Government

Course Name Course Description Syllabus
GVT110: Introduction to American Democracy An introduction to the American political system and constitutional framework. Focus will be on the interplay of various institutions (the Presidency, Congress and the Judiciary) in creating public policies. Contemporary public issues will be discussed, as will the role of political theory in shaping American democracy. Attention will be given to the role of the news media, public opinion, political ideology, political parties and interest groups in the American system. 4 credits
GVT115: Evolution of the Global System The goal of this course is to introduce the student to the main actors, social facts and processes that shaped the international system in the nineteenth and twentieth centuries. By analyzing the spread of industrialization, the race for colonies, the thrust of imperialism, and the rapid growth of nationalism, among other factors, this course explains the contradictory and simultaneous trends of unprecedented levels of prosperity and violence in Europe and beyond. While the course examines the role of the United States in the international system, particularly in light of its dominant role since the early twentieth century, it also emphasizes the developments taking place in other regions such as Asia, Africa and Latin America. This will allow students to understand the global arena as a space of complex interconnections involving varieties of forms of production, national political cultures and idiosyncratic traditions. This course sets the foundations for other courses in International Relations and Regional Studies. 4 credits
GVT120: Research Methods Students will learn how to read and analyze political science research. Focus will be on the use of the scientific method for research on politics and government. Students will learn how to effectively access information for research in political science and learn the steps in writing a research paper, including developing the research question, writing a literature review, selecting a research design, and how to properly cite sources. Students will develop an understanding of approaches to researching and measuring political phenomena. 4 credits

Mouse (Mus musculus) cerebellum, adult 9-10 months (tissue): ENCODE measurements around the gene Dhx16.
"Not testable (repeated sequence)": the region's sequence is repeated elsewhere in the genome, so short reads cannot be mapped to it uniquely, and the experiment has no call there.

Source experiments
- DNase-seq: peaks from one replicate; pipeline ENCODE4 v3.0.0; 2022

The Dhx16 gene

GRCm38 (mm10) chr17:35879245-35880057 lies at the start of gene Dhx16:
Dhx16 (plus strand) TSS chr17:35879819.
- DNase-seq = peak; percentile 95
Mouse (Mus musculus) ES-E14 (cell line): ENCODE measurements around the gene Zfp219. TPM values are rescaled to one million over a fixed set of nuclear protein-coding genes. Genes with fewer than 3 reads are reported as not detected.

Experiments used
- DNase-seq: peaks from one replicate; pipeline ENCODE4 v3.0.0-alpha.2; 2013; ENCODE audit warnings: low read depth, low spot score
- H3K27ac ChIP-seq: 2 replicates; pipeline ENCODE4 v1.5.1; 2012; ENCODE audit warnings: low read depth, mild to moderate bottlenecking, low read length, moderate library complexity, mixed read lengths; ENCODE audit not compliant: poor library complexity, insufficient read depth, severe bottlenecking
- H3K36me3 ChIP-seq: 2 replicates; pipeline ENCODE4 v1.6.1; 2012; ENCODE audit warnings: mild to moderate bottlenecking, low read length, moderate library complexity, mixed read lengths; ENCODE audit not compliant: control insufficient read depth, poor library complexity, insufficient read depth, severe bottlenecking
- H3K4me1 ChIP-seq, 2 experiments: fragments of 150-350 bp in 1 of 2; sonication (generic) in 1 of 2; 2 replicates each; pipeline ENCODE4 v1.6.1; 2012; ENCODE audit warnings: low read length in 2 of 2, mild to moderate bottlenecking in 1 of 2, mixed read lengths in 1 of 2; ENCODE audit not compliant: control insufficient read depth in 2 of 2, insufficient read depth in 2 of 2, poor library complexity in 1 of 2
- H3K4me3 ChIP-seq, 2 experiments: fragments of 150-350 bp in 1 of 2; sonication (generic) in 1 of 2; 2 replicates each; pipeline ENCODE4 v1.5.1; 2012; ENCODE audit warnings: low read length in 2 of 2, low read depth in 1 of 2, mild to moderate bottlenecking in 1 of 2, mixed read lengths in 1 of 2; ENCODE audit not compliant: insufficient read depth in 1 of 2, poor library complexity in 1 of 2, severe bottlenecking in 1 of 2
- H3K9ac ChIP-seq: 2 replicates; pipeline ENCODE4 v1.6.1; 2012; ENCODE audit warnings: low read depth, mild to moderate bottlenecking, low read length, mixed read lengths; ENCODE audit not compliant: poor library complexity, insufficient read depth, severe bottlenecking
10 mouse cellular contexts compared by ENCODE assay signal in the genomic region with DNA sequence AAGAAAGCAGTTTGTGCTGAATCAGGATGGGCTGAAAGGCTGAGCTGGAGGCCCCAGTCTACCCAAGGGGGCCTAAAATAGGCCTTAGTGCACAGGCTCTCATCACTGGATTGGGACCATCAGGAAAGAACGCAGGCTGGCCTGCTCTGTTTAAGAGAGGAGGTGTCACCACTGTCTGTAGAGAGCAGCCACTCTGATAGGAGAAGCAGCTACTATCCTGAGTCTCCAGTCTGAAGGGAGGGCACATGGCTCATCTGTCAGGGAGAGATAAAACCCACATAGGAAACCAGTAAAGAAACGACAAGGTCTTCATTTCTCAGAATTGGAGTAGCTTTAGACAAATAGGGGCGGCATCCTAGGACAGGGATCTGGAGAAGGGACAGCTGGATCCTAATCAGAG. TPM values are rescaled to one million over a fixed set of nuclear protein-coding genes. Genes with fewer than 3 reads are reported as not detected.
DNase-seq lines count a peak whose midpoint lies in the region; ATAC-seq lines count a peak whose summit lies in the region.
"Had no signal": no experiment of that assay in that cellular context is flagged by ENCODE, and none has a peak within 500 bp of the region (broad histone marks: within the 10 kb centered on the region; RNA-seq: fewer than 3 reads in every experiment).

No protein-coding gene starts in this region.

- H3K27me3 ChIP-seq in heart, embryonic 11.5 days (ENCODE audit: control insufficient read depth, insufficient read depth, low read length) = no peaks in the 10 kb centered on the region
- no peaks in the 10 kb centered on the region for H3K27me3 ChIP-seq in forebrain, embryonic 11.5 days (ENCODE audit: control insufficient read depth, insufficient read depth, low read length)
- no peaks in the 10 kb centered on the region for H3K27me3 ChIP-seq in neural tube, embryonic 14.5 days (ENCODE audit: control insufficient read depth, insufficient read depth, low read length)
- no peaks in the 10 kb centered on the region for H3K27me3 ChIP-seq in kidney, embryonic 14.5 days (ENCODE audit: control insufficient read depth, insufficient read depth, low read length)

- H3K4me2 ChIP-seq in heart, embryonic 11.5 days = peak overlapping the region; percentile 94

GVT261: Theory & Practice of International Relations Review of major approaches to the study of international relations. Definition of concepts such as power, nationalism, imperialism, and dependency. Special attention to the use of force and conflict resolution. Special class project. 4 credits
GVT308: International Security This course examines the dynamic evolution of the debates on International Security as well as the transformations in the main global and regional security institutions such as UN and NATO. Based upon International Relations perspectives, it analyzes the traditional definitions of security at the national, regional and international levels of analysis since 1945. Likewise, it studies how states and international institutions have revisited the concepts, policies and strategies of security since the end of the Cold War and after the September 11 events, from realist perspectives to the Copenhagen School of security studies. 4 credits
GVT367: Politics of Spain This course provides students with a basic grounding in political institutions and processes in contemporary Spain. Political developments are presented in their socioeconomic context, with special emphasis on the Spanish transition from a dictatorship to a democracy. Attention is also given to the issue of Basque and Catalan nationalism. 4 credits
GVT382: Crisis & Integration in Europe Why did 17 European countries surrender the sovereign control of their currency and create the Euro? Will Turkey become a member of the European Union? Will Europeans continue free riding the security protection of the United States? Is the integration process another layer of bureaucracy or an institutional instrument to dean with the permanent crises in Europe? There are some of the questions guiding the discussions in the class. 4 credits
GVT439: Global Environmental Threats in the 21st Century In the 20th century the general public became aware of the need for following a sustainable lifestyle. Non-governmental organizations, governmental institutions and individuals began to study environmental problems and issues to enhance the concept of conservation of nature and the protection of the planet’s biodiversity among other important concepts. However, as we enter the 21st century, we are finding ourselves involved in new environmental threats such as increasingly disturbing natural disasters, eco-terrorism and endless extreme poverty. This course is aimed at learning the basic environmental aspects that affect society and nature as a whole, along with the new issues that are arising and leading scientists to continue new lines of research in the field of environmental conservation and awareness, knowing also that the key to hope lies in the field of environmental education. 4 credits
GVT485: Politics of the Middle East Interlocking themes making the contemporary Middle East an area of chronic conflict: Big Power rivalries; social and political change within individual countries; unity and rivalry involved in Arab nationalism; the Palestinian-Israeli-Arab dispute. 4 credits